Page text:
Sailing The Great Lakes’ Not So Free Seas


“Last of the Free Seas” Great Lakes map [via The Visual Telling of Stories]

This great “Last of the Free Seas” commerce map from 1940 posted on Dr. Chris Mullen’s “Visual Telling of Stories” blog is a reminder of just how rough things are on the Great Lakes right now. The pre-World War II map notes, “Great Lakes commerce in an average season is a movement of well over 100 million tons, often exceeding the combined water-borne commerce of Gulf and Pacific Coast ports.” These days, Lakers (the boats plying our freshwater seas, not Kobe and Metta) move twice that amount, but as the shipping season is set to open for 2013, the business is getting trickier due in part to climate change.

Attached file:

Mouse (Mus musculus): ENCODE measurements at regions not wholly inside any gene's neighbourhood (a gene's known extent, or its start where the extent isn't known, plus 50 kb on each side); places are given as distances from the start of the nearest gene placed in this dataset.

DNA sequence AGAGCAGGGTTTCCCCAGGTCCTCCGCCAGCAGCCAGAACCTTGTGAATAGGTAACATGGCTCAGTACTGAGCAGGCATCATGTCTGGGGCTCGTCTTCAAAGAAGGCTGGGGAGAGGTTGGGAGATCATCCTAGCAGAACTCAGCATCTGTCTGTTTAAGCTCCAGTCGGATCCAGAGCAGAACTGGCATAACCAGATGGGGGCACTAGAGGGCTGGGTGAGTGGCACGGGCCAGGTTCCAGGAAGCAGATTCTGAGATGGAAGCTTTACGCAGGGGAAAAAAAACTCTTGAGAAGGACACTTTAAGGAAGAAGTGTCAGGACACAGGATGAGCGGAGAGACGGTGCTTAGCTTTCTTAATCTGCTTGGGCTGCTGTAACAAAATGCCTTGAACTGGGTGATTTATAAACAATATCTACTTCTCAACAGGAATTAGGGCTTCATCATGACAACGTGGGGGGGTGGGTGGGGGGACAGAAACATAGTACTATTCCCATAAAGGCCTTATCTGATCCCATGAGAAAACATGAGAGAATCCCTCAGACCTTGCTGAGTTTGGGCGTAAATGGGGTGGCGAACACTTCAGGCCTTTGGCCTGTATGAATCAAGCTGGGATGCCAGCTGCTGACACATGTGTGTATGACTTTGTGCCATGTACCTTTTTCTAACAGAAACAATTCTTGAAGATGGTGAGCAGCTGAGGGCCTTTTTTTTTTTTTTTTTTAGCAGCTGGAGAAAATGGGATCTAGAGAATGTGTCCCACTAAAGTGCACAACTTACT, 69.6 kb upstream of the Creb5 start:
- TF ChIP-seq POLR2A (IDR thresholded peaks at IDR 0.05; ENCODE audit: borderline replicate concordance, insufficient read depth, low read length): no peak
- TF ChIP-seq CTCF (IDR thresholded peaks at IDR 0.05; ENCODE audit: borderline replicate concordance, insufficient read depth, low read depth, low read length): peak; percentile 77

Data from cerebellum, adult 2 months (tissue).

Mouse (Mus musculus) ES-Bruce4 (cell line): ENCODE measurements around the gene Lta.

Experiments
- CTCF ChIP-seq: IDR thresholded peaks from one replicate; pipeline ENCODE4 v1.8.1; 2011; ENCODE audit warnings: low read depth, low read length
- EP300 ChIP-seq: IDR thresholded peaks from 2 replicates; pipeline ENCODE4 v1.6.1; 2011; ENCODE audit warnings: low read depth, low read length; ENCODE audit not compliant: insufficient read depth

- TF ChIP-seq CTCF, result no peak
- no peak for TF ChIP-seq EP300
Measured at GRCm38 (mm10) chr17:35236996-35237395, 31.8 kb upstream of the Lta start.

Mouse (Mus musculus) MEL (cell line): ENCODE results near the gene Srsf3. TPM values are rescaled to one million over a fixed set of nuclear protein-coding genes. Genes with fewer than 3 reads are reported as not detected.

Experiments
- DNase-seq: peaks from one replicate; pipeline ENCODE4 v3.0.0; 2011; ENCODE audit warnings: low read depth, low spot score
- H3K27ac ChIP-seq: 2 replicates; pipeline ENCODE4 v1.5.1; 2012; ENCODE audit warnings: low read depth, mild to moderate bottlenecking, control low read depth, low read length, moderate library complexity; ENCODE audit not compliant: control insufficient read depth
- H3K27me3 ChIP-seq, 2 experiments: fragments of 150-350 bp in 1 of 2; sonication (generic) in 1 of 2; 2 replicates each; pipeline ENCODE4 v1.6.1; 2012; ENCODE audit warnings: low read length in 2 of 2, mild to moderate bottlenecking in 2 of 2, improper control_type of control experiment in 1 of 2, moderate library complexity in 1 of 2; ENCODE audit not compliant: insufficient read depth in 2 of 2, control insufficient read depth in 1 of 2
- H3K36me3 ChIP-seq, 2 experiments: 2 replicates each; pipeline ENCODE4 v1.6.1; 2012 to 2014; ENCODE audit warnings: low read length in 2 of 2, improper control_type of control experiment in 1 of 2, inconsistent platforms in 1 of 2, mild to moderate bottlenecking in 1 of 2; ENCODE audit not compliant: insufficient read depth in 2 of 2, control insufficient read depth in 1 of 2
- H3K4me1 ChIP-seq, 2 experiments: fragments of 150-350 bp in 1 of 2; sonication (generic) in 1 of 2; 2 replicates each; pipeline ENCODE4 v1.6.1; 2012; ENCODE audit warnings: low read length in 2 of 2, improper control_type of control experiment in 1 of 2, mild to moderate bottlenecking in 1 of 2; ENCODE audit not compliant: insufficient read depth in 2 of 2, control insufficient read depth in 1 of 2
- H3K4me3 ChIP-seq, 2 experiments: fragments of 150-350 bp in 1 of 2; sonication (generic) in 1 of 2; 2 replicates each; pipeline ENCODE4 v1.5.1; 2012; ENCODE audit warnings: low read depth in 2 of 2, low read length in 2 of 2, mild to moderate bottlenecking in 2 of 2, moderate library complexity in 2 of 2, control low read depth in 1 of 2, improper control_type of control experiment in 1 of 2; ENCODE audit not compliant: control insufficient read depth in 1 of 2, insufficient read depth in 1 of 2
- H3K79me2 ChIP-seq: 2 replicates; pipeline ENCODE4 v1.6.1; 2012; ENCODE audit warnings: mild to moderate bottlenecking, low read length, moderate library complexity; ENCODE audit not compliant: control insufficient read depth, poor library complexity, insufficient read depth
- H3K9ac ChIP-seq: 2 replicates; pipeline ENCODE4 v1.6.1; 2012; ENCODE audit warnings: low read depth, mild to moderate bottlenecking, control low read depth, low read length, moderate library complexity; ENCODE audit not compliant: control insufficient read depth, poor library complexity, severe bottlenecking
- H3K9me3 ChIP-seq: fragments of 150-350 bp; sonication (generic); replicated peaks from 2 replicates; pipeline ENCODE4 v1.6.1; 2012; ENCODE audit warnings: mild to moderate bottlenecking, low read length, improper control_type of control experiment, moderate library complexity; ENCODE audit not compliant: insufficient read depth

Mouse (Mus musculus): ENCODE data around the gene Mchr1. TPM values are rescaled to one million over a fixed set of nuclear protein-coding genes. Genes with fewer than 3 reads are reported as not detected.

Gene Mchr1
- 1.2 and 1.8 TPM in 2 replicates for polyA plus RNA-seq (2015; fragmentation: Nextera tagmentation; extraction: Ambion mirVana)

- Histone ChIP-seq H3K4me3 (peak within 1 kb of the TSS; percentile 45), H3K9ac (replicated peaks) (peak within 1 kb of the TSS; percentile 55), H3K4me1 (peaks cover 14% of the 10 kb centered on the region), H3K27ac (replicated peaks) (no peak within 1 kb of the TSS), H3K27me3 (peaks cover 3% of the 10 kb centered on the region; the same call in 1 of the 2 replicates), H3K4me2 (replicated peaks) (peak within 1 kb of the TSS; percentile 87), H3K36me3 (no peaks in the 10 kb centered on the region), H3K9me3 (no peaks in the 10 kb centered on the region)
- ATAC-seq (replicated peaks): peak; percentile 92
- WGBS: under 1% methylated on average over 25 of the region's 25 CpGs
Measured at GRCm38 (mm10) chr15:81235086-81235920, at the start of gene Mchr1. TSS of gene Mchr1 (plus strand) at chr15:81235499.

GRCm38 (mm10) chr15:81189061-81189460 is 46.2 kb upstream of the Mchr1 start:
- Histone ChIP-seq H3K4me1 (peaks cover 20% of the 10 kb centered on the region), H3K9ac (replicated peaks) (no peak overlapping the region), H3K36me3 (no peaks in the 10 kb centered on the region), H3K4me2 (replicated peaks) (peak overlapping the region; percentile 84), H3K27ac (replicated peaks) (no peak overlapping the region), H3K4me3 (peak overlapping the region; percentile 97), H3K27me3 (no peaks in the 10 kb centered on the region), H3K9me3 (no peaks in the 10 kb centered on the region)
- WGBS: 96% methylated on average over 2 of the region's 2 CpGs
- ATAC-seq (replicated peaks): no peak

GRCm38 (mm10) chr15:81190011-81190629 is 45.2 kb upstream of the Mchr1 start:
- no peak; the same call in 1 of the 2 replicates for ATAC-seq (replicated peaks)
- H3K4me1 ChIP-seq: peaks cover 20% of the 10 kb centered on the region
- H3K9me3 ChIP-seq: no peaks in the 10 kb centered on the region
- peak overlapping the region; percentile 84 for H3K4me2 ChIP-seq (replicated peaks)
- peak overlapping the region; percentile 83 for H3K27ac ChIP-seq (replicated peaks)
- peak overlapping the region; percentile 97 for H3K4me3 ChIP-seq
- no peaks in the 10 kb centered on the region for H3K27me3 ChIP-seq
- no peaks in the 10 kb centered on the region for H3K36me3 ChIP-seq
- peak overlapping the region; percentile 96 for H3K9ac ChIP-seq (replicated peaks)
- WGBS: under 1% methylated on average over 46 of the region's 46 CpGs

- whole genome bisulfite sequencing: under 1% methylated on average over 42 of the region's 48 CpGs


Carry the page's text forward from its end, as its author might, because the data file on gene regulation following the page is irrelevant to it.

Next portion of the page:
Lake Michigan has nudged up from its historic low levels, but the Lakes are still about two feet lower than normal this year. That plays havoc on the giant ships sliding into the region’s sandy harbors. These days, low water levels mean ships have to take drastic measures to avoid running aground. Mostly, that means carrying lighter loads—15% on average—which can translate into 10,000 tons less cargo on each run. Making matters worse, Circle of Blue noted that shallower waters are rotting out port structures while climate-induced violent rainstorms are likely washing more silt into ports, making it even trickier for the big boats to dock (which is probably part of the reason Michigan is popping for an extra $21 million in emergency dredging this week).

These days, the Great Lakes are looking like anything but free seas…


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